One of the most significant changes to the Internet in years is the roll out of domain names in other alphabets, known as "internationalized domain names" or IDNs. An IDN is any domain name that includes characters other than the letters of the basic Latin alphabet. For example, IDNs can include languages with accents, cedillas and ogoneks (e.g., French, Turkish, Kurdish, Polish, Navajo, etc.) as well as non-Latin based languages such as Chinese or Arabic. An IDN provides enhanced accessibility to the Internet for non-Latin speakers. Russia, Egypt, Saudi Arabia, and United Arab Emirates are the first countries to have their top level domain IDNs approved by the Internet Corporation for Assigned Names and Numbers (ICANN). So far 21 countries representing 11 different languages have applied for country code top-level domains and that number is constantly growing. The Domain Name System (DNS) only recognizes ASCII characters a-z, 0-9, and -. The IDN process maps over 40,000 Unicode symbols onto ASCII representations. (Unicode is a computing industry standard for the consistent representation of characters expressed in most word writing systems.)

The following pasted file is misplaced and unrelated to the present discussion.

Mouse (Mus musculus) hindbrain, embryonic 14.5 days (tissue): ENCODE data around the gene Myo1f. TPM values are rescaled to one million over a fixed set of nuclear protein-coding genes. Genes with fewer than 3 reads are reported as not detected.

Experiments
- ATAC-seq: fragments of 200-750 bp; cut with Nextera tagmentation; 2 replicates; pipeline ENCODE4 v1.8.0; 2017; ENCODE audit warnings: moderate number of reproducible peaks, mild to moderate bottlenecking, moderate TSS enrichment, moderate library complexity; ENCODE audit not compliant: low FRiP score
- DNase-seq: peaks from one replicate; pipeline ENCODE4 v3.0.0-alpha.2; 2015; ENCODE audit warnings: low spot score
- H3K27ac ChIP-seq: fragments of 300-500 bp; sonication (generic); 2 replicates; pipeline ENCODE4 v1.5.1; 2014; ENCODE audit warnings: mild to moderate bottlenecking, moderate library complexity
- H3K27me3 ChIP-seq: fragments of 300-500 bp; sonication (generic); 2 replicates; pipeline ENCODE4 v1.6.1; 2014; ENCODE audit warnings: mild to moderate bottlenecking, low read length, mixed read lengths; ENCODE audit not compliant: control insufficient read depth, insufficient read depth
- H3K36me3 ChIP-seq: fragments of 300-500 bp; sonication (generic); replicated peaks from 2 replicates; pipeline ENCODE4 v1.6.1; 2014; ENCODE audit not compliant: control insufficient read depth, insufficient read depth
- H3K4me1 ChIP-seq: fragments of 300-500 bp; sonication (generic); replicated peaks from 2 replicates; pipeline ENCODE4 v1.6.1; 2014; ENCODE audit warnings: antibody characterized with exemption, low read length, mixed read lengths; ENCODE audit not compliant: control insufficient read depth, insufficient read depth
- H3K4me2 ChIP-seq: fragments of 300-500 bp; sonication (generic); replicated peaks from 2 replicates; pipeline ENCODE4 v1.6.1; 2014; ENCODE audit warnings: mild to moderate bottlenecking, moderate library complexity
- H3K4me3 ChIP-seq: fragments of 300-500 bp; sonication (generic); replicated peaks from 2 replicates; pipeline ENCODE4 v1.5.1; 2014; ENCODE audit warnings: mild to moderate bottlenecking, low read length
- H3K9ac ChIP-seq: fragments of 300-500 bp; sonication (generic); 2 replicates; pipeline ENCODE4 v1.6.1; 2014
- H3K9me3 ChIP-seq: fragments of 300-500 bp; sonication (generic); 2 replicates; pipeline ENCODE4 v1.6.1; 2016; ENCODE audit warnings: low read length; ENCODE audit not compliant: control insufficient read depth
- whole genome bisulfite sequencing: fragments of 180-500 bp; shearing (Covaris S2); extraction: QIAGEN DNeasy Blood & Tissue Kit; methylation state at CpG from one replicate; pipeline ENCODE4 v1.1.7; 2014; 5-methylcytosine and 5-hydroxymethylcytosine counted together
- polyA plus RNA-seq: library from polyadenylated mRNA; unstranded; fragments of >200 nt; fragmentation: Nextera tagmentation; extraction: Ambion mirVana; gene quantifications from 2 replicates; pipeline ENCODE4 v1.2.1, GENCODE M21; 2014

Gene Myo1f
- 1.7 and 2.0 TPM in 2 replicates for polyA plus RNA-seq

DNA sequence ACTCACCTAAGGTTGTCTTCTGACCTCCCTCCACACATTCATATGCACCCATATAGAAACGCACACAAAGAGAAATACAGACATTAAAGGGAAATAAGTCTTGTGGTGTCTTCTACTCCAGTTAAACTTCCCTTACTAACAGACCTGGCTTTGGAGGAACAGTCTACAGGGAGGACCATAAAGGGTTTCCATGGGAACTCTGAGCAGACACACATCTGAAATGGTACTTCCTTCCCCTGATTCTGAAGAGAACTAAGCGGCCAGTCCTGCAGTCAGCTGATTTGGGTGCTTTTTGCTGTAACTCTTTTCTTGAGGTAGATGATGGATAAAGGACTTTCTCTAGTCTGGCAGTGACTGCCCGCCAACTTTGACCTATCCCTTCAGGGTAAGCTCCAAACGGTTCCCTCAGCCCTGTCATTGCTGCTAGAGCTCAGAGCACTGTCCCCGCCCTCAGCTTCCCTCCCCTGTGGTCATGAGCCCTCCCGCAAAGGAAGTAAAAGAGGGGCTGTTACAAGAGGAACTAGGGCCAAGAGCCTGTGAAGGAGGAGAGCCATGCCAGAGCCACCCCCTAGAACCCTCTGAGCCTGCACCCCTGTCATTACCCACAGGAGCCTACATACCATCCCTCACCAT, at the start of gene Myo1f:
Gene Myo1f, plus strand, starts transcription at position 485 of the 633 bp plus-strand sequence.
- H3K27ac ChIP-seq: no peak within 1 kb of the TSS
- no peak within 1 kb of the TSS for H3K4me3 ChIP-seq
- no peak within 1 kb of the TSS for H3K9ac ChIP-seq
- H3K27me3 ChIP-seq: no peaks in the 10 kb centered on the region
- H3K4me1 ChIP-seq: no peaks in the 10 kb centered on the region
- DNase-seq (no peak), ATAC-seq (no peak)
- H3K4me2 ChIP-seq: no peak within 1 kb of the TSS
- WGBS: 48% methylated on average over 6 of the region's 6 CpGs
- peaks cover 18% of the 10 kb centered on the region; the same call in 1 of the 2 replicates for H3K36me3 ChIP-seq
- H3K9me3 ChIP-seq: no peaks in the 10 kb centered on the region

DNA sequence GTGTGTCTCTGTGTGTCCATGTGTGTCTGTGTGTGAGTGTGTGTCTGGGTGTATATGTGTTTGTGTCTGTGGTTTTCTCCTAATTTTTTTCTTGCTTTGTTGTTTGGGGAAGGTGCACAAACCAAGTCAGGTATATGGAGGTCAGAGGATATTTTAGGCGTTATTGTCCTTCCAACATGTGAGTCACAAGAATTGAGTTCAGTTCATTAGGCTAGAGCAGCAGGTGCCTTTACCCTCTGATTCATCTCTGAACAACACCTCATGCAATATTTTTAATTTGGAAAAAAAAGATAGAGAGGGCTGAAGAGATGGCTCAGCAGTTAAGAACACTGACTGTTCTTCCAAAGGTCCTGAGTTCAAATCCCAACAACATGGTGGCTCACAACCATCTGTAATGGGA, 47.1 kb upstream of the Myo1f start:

Implications for Businesses
IDNs have many implications for business. First, companies who have a global domain name portfolio need to consider which IDNs to register for brand protection in transliteration and translation. Now that the number of possible defense registrations has exploded, new strategies will need to be developed. Policing IDN's will provide additional challenges to existing watch protocols.
On the positive side, IDNs will allow companies to enhance marketing opportunities in the many parts of the world that use other alphabets. IDNs further open up the Internet to a number of emerging markets.
From a defensive standpoint, even companies without global business interests will need to be aware that IDNs present additional parameters for phishing and other email fraud as fraudsters create phantom email addresses that look like a legitimate IDN but contain imperceptible differences.
There are a number of IT considerations as well, as there are varying levels of compatibility with existing browsers, email servers, and other enterprise-wide computer systems.
Trademark owners may be able to take advantage of "sunrise" periods for registration in which owners of trademarks can register before the names are made available to the general public. For example, Saudi Arabia had a sunrise commence in late May 2010.